The Innstitute of Museum and Library Services requires interim and final financial and performance reports from Museums for America grant recipients.


In accordance with the provisions of OMB Circular No. A-133 (Revised, June 27, 2003), "Audits of States, Local Governments, and Non-Profit Organizations," nonfederal entities that expend financial assistance of $500,000 or more in federal awards will have a single or a program-specific audit conducted for that year. Nonfederal entities that expend less than $500,000 a year in federal awards are exempt from federal audit requirements for that year, except as noted in Circular No. A-133.


Grant and contract recipients will be required to maintain standard financial statements and project records.

Financial Information

Account Identification



(Grants) FY 07 $17,400,000; FY 08 est $16,852,000; and FY 09 est $22,165,000.

Range and Average of Financial Assistance

Between $5,000 and $150,000.

Regulations, Guidelines, and Literature

See the IMLS Web site at for the latest program data.

Information Contacts

Regional or Local Office


Headquarters Office

Institute of Museum and Library Services, 1800 M Street, NW, Ninth Floor, Washington, DC 20036-5802. Contacts: Sandra Narva, Telephone: (202) 653-4634, E-mail: Stephen Shwartzman, Telephone: (202) 653-4641, E-mail:

Criteria for Selecting Proposals

See program guidelines. Criteria include but are not limited to: evidence the project or activities fit into and further the institution's strategic plan and mission; extent to which the project is of sufficient scope to enhance or expand institutional capacity in order to carry out strategic goals; evidence the project proposes efficient, effective, and reasonable approaches to accomplish clear goals and objectives; evidence that the applicant will effectively complete the project activities through the deployment and management of resources, including money, facilities, equipment, and supplies; evidence of sound financial management, coupled with an appropriate and cost-efficient budget; evidence that the museum's audience(s) will be better served by the successful completion of this project, and evidence of the beneficial impact the project activities will have on the institution, its staff, and its audience(s).qualifications and how they will be able to accomplish the necessary tasks for the project, especially if they are current museum staff with other duties. If hiring new personnel, describe the position in detail and the qualifications of appropriate candidates. If the project includes digitization of museum collections, complete Specifications for Projects Involving Digitization on pages 5.8, 5.9. Review Criteria: Evidence that the project personnel are qualified to accomplish project goals and activities. Extent to which personnel can commit adequate time to manage and implement the project activities. Extent to which personnel demonstrate appropriate experience and expertise in the specific area the project addresses. If project includes digitization, evidence that appropriate procedures will be followed.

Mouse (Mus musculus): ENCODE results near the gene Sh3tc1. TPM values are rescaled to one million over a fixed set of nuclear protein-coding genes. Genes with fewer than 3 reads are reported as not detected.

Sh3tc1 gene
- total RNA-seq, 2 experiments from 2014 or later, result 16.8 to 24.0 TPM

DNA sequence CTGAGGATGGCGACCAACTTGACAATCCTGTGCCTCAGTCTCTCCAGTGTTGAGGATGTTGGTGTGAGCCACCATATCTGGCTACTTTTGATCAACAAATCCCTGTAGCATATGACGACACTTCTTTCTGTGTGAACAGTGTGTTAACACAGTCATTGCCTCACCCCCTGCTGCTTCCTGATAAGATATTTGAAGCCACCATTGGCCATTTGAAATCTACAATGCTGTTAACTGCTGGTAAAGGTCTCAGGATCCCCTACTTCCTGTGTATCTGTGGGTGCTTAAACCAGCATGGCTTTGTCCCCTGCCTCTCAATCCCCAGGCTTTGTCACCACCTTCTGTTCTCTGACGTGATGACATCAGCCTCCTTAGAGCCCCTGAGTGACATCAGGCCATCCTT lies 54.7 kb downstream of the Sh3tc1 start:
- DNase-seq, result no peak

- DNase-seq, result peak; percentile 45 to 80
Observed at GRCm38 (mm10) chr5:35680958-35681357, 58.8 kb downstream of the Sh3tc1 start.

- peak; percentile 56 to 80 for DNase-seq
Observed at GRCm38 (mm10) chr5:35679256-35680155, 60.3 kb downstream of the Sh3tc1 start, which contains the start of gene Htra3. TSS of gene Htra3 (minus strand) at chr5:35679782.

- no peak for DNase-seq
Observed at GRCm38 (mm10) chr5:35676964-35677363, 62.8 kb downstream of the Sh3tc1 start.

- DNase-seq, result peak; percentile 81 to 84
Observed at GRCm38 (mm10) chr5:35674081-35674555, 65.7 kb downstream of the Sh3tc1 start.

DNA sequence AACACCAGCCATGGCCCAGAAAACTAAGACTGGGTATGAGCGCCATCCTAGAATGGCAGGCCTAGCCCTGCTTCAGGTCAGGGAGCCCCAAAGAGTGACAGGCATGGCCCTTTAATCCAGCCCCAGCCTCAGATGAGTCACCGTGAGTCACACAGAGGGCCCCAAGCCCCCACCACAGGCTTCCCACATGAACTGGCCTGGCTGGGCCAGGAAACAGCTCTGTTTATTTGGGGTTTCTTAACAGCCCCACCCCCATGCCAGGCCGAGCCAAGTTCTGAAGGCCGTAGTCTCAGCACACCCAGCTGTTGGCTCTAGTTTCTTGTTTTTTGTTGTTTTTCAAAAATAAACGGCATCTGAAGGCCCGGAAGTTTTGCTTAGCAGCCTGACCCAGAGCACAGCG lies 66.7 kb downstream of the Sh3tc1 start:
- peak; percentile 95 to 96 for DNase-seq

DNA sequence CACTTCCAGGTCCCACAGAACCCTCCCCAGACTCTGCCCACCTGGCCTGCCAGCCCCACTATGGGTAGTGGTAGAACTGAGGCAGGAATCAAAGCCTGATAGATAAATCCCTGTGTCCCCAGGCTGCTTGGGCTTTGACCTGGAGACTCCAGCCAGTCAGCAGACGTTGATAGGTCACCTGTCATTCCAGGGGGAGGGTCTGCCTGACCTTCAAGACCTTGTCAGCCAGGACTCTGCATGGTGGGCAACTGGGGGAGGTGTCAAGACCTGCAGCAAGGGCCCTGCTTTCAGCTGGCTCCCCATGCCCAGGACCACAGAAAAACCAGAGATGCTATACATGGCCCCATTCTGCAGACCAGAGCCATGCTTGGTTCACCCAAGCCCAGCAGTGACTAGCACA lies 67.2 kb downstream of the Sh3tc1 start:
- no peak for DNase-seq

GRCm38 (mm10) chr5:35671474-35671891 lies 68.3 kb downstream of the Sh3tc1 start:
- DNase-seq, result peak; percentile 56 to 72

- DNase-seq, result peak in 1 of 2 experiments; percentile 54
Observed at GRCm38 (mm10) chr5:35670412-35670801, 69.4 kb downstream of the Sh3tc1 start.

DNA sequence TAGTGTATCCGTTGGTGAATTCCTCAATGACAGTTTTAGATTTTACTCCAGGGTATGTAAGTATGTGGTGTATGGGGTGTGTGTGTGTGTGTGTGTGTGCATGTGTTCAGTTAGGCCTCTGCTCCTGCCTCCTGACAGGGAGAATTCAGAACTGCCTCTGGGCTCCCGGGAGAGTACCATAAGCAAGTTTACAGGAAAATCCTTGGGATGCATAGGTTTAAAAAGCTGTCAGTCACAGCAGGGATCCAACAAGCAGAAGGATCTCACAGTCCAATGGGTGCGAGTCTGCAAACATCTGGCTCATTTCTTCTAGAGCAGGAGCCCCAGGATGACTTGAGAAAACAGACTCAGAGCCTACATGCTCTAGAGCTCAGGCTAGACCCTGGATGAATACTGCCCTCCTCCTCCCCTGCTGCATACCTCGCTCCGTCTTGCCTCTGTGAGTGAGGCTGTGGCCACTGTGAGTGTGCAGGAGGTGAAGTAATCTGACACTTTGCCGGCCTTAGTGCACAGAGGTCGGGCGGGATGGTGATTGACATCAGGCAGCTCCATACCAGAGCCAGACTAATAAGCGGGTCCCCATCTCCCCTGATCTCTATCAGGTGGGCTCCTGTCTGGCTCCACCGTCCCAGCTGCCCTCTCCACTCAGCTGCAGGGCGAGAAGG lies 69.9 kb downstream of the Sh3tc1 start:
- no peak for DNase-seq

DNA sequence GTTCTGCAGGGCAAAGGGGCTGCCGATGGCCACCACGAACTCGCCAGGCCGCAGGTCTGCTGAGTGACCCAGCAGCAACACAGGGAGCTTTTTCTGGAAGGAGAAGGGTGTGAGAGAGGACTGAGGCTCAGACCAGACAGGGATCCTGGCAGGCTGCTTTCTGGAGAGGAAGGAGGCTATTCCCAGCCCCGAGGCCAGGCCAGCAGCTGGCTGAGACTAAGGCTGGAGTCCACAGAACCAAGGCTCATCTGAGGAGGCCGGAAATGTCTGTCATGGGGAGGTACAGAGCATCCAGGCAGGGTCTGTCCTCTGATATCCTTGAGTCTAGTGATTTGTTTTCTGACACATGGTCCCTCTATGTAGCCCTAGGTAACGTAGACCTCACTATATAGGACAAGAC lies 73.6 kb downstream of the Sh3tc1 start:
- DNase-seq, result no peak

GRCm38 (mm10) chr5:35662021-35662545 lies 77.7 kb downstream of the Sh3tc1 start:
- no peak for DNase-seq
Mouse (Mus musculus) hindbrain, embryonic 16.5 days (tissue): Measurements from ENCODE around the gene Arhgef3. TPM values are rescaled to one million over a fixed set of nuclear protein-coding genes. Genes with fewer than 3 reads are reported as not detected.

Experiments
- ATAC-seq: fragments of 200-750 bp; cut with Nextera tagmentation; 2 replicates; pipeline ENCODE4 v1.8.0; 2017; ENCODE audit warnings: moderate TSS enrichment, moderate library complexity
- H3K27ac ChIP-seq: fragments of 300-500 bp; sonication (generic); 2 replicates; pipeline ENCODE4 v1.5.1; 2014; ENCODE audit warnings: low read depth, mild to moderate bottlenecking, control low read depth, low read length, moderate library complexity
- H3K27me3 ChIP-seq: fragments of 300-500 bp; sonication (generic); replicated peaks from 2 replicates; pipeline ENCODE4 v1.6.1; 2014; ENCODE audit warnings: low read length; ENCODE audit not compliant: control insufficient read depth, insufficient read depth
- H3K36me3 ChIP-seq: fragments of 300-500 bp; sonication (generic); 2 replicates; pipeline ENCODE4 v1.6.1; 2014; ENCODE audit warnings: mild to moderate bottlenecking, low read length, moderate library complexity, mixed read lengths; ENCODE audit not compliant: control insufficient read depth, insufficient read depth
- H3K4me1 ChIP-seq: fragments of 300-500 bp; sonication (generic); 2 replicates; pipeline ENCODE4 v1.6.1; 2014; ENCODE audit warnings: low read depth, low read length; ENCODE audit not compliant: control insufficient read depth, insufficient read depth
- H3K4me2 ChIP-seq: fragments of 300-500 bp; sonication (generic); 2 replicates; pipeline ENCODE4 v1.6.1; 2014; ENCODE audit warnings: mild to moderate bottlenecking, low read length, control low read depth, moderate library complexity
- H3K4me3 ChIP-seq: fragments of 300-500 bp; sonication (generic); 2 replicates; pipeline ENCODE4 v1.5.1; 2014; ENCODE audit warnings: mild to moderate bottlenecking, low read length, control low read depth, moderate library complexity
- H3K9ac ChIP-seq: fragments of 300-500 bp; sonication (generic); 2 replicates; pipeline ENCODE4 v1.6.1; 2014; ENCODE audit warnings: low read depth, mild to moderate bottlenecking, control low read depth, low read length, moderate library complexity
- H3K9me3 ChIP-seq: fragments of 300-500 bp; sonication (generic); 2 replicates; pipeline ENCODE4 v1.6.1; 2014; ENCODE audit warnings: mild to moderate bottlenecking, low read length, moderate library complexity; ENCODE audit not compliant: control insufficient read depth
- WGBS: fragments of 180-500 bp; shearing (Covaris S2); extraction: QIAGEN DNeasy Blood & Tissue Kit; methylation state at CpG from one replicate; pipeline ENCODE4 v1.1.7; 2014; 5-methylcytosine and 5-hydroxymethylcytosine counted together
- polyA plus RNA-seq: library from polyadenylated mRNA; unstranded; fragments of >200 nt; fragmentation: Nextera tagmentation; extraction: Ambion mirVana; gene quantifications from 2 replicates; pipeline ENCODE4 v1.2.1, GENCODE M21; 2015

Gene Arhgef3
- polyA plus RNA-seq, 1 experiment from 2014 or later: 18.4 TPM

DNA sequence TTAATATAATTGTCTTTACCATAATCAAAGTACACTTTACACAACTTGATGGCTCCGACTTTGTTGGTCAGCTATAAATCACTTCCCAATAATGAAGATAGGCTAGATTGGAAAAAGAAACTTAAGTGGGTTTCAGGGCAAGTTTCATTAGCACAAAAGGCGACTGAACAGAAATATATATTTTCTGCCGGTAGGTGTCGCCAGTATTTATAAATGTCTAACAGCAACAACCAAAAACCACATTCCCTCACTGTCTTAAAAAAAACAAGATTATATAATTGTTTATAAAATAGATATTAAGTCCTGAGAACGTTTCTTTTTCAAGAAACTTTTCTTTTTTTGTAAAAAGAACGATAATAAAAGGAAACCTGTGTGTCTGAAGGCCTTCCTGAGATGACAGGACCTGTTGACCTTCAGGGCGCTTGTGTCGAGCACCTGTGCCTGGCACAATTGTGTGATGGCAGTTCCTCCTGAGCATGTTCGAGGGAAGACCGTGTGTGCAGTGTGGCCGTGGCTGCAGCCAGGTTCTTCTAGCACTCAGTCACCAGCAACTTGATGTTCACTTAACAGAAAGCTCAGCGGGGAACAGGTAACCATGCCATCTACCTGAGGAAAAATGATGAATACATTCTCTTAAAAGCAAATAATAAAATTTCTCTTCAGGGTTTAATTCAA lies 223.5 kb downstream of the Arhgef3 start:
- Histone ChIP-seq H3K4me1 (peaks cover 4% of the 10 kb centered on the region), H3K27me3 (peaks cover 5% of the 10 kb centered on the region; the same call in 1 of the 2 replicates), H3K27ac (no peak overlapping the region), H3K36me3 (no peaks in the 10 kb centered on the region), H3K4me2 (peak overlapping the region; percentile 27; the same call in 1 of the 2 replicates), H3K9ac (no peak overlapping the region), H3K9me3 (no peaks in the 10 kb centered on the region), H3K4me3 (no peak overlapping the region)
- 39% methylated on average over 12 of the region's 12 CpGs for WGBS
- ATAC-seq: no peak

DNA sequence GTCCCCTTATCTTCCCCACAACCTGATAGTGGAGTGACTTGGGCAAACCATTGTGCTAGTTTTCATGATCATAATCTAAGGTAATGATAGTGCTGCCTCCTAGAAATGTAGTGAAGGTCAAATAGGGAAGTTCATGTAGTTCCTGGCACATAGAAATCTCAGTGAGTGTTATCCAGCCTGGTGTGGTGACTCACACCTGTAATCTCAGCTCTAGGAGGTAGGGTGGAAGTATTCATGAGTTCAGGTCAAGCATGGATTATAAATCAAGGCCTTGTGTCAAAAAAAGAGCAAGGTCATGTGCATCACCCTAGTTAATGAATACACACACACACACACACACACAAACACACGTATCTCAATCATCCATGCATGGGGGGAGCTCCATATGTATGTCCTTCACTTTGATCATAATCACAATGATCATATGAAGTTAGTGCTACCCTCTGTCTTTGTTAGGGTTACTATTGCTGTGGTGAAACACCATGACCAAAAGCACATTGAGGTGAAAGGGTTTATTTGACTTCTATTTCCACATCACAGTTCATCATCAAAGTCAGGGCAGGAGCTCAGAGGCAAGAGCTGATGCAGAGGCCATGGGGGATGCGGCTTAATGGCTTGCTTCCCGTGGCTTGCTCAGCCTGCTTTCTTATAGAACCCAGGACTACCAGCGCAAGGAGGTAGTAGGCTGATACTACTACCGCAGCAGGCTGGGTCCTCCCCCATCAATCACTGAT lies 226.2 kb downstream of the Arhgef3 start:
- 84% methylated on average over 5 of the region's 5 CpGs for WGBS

Meticulon, a project of Autism Calgary Association in partnership with the federal government and the Sinneave Family Foundation, operates as a social enterprise that renders high-tech services provided by people with autism, leveraging their natural abilities at requiring attention to detail, repetition, and sequencing.

More Federal Domestic Assistance Programs

Emergency Community Water Assistance Grants | Federal Motor Carrier Safety Administration National Training Center | Supplemental Security Income | Employment Discrimination_Title VII of the Civil Rights Act of 1964 | 7(a)Export Loan Guarantees |  Site Style by YAML | | Grants | Grants News | Sitemap | Privacy Policy

Edited by: Michael Saunders

© 2004-2024 Copyright Michael Saunders